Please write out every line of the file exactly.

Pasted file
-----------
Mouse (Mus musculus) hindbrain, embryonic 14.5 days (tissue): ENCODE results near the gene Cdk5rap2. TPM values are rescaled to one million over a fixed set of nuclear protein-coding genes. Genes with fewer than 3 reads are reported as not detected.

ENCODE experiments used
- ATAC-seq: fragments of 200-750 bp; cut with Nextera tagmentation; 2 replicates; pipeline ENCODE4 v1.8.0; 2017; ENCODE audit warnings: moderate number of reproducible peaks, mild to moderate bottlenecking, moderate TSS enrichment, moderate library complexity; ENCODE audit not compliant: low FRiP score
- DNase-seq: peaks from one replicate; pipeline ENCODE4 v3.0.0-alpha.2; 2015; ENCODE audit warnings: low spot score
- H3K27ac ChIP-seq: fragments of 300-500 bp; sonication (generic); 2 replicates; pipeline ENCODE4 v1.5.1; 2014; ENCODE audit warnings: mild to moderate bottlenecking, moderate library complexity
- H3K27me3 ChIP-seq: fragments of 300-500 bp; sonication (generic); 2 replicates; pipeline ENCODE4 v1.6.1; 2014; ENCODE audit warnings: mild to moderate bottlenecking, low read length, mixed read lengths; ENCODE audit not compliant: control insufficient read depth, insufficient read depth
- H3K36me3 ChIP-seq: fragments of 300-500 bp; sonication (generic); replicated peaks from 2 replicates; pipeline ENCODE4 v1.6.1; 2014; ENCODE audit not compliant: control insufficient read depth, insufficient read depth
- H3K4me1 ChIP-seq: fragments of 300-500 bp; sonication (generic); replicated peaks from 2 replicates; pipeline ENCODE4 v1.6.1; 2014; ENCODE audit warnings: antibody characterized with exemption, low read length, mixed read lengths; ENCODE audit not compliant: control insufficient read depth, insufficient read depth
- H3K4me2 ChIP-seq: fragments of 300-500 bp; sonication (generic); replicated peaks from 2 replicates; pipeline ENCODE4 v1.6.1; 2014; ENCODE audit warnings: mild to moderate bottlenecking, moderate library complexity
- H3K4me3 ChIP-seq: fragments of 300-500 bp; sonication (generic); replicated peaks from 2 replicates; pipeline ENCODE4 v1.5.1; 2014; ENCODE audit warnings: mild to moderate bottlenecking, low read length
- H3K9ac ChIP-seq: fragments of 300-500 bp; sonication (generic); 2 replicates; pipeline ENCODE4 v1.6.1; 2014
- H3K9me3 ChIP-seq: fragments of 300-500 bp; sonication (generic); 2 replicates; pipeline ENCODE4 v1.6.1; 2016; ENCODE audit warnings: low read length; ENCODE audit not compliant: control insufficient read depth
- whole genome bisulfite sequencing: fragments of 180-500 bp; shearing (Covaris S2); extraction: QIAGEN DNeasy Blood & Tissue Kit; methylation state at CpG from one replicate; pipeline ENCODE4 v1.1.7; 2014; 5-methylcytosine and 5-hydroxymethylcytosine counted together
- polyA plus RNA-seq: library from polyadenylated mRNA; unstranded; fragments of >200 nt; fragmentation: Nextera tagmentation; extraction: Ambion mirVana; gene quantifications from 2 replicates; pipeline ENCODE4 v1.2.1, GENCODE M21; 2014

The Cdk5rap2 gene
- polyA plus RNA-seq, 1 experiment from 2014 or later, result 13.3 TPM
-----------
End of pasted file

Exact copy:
Mouse (Mus musculus) hindbrain, embryonic 14.5 days (tissue): ENCODE results near the gene Cdk5rap2. TPM values are rescaled to one million over a fixed set of nuclear protein-coding genes. Genes with fewer than 3 reads are reported as not detected.

ENCODE experiments used
- ATAC-seq: fragments of 200-750 bp; cut with Nextera tagmentation; 2 replicates; pipeline ENCODE4 v1.8.0; 2017; ENCODE audit warnings: moderate number of reproducible peaks, mild to moderate bottlenecking, moderate TSS enrichment, moderate library complexity; ENCODE audit not compliant: low FRiP score
- DNase-seq: peaks from one replicate; pipeline ENCODE4 v3.0.0-alpha.2; 2015; ENCODE audit warnings: low spot score
- H3K27ac ChIP-seq: fragments of 300-500 bp; sonication (generic); 2 replicates; pipeline ENCODE4 v1.5.1; 2014; ENCODE audit warnings: mild to moderate bottlenecking, moderate library complexity
- H3K27me3 ChIP-seq: fragments of 300-500 bp; sonication (generic); 2 replicates; pipeline ENCODE4 v1.6.1; 2014; ENCODE audit warnings: mild to moderate bottlenecking, low read length, mixed read lengths; ENCODE audit not compliant: control insufficient read depth, insufficient read depth
- H3K36me3 ChIP-seq: fragments of 300-500 bp; sonication (generic); replicated peaks from 2 replicates; pipeline ENCODE4 v1.6.1; 2014; ENCODE audit not compliant: control insufficient read depth, insufficient read depth
- H3K4me1 ChIP-seq: fragments of 300-500 bp; sonication (generic); replicated peaks from 2 replicates; pipeline ENCODE4 v1.6.1; 2014; ENCODE audit warnings: antibody characterized with exemption, low read length, mixed read lengths; ENCODE audit not compliant: control insufficient read depth, insufficient read depth
- H3K4me2 ChIP-seq: fragments of 300-500 bp; sonication (generic); replicated peaks from 2 replicates; pipeline ENCODE4 v1.6.1; 2014; ENCODE audit warnings: mild to moderate bottlenecking, moderate library complexity
- H3K4me3 ChIP-seq: fragments of 300-500 bp; sonication (generic); replicated peaks from 2 replicates; pipeline ENCODE4 v1.5.1; 2014; ENCODE audit warnings: mild to moderate bottlenecking, low read length
- H3K9ac ChIP-seq: fragments of 300-500 bp; sonication (generic); 2 replicates; pipeline ENCODE4 v1.6.1; 2014
- H3K9me3 ChIP-seq: fragments of 300-500 bp; sonication (generic); 2 replicates; pipeline ENCODE4 v1.6.1; 2016; ENCODE audit warnings: low read length; ENCODE audit not compliant: control insufficient read depth
- whole genome bisulfite sequencing: fragments of 180-500 bp; shearing (Covaris S2); extraction: QIAGEN DNeasy Blood & Tissue Kit; methylation state at CpG from one replicate; pipeline ENCODE4 v1.1.7; 2014; 5-methylcytosine and 5-hydroxymethylcytosine counted together
- polyA plus RNA-seq: library from polyadenylated mRNA; unstranded; fragments of >200 nt; fragmentation: Nextera tagmentation; extraction: Ambion mirVana; gene quantifications from 2 replicates; pipeline ENCODE4 v1.2.1, GENCODE M21; 2014

The Cdk5rap2 gene
- polyA plus RNA-seq, 1 experiment from 2014 or later, result 13.3 TPM